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Mercy Rising (on trembling legs …)

Day 22 of our 40 Days of Mercy Fast

Mercy Rising (on trembling legs…)

‘I know that the grain of wheat must be ground between millstones in order to become food. In the same way, I must be crushed in order to be useful to the Church and to souls.’ (641)

Jesus is crushed to become for us the Meal of Mercy; death precedes life, first for Christ then for Christians. Only our death is not fatal. The Risen Lord invites us to die to our props and illusions; He grants us Mercy then resurrects what in us pleases Him.

St. Peter illustrates well these necessary losses. I love that man. He embodies the zealous, unrefined, and teachable soul better than any other. Jesus loved Him dearly, in light of his blindness—‘You shall never die, Jesus!’ his fear and unbelief—‘Jesus, I will follow You on the water; help, I am drowning here!’, and his arrogance—‘Jesus, you shall never wash my feet!’

Jesus loved Peter in all of his stumblings, and set him aright each time.

Jesus entrusted Peter with the keys of the Kingdom—forgiveness, the binding and loosing of sin. Does that not make sense in light of the Rock’s many failures?

To whom would you be more apt to entrust your sin—a seamless saint or a sinner made holy through Mercy alone? Through failure and repentance unto Jesus and His forgiveness, Peter earned his place as the first to be entrusted to forgive sins in Jesus’ Name and power.

Consider Peter’s last great failure, his three-fold denial of Jesus prior to Calvary. Almighty Mercy turned the Apostle’s worst humiliation inside out; He made it the basis of His three-fold call for Peter to love and feed His sheep.

The Resurrected Christ elevated the humbled Peter as the Church father of forgiveness, His man of Mercy for sinners like you and me. On trembling legs, with extended hand, we the members of the one body are wise to follow Peter’s lead. Let Mercy overflow from the depths of vacated sin.

‘The Church is founded on forgiveness. Peter is a personal embodiment of this truth, for he is permitted to be the bearer of the keys, after having stumbled, confessed, and received the grace of pardon. Behind the talk of authority, God’s power appears as Mercy and thus is the foundation stone of the Church.’

Pope Benedict, Called to Communion

‘Simon Peter, Satan has asked to sift you like wheat. But I have prayed for you, Peter, that your faith may not fail. And when you have turned back, strengthen your brothers.’ (Lk.22:31, 32)

‘Jesus, we agree with You that sin crushes us. Thank You for not crushing us as a penalty for our sin; thank You for granting us Mercy. Only in Mercy can we repent and come to a full knowledge of the Truth. You are that Truth, Jesus. In the words of Peter, where else will we go? You are the key to our lives, the antidote to our sin and the secret of a future lived in union with You. Make us Merciful, as You were merciful to Peter and to us. Like Peter, may we represent well the truth that ‘Mercy is the foundation stone of the Church.’ ‘

Author’s note – Each day’s entry is based a passage from St Faustina’s diary. The passage entry is the number in parentheses at the end of each opening quote or simply a page number in parenthesis. Diary of St Maria Faustina Kowalska – Divine Mercy in My Soul (Association of Marion Helpers, Stockbridge, MA 01263) is available through the publisher or Amazon.com.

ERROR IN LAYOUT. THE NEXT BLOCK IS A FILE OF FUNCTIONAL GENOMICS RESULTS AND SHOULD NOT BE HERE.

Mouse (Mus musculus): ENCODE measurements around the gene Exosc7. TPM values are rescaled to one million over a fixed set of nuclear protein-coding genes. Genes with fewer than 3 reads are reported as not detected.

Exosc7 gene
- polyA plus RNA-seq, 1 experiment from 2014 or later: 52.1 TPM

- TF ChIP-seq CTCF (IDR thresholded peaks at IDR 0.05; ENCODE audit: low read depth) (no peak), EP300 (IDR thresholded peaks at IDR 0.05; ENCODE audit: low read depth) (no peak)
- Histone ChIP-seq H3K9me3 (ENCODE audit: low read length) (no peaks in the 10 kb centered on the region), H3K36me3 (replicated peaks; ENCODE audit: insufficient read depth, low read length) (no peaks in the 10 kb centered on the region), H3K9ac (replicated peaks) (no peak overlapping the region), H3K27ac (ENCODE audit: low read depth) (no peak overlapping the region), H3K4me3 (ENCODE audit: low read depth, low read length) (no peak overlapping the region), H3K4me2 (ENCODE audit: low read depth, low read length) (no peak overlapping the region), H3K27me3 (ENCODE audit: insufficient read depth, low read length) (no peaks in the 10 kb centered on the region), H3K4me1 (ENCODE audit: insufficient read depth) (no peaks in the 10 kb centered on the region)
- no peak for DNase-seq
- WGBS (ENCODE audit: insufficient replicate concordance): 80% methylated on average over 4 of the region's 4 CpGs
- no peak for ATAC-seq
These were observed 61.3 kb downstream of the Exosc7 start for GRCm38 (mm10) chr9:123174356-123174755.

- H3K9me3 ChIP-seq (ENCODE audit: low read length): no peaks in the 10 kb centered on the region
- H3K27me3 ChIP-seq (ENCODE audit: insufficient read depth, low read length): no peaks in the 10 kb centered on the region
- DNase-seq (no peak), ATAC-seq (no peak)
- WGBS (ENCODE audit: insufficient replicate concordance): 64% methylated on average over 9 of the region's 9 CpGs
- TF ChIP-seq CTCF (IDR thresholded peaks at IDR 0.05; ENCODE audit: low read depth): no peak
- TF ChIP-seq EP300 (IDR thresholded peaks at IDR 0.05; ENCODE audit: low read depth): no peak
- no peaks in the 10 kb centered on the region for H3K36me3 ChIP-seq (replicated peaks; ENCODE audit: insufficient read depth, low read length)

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The Gaze From The Cross, Part 1

Day 16 of our 40 Days of Mercy Fast

The Gaze from the Cross, Part 1 ( Please also read Part 2Part 3 and Part 4)

‘I want to live beneath Your divine gaze, for You alone are enough for me. When I am with You, Jesus, I fear nothing, for nothing can do me harm.’ (306)

Christ Crucified is God’s greatest expression of Mercy for us. His death is the Source of our life. During these 40 days, we are asking God to show us His Mercy so that Mercy might alter our perspective on everything. We are thus wise to fix our gaze on the Merciful Cross!

Some of us struggle here. We see the cross and we see only death—God ambushed and vanquished by evil. In that we might feel His solidarity with our defeats and losses but not His sustenance.

To help us, God gave St. Faustina a powerful vision of Himself upon the Cross. She writes: ‘I saw the Lord clothed in a white garment. One hand was raised in a gesture of blessing, the other was touching the garment at His breast. From beneath the garment was emanating two large rays, one red [His life-giving blood], the other pale [His waters that cleanse].’ (47)

A key aspect of this vision is Jesus’ strong and steady gaze looking down slightly at the viewer. His eyes hold ours; they convey tenderness and strength in a way that nourishes the soul. Truly this is the gaze of the salient parent, Heaven’s embodiment of Mercy to hungry children everywhere.

And yet one cannot dismiss the intensity of His gaze—the all-seeing Love that exposes in order to extend Mercy. As the beloved says to her lover: ‘Turn Your eyes from me; they overwhelm me,’ (S of S 6: 5) so I struggle to stay present to the gaze of the Crucified. And that is what Jesus told St. Faustina about this vision: ‘My gaze from this image is like My gaze from the Cross.’ (326)

Oh for the grace to gaze unflinchingly in Love’s Merciful face! Surely He delights in our practicing with an imperfect image as we prepare for face-to-face Perfection!

St. Faustina did us a remarkable service in tending to the ‘capture’ of this vision on canvas: what we now have is a pretty good glimpse of the Mercy that flows from the Crucified Christ.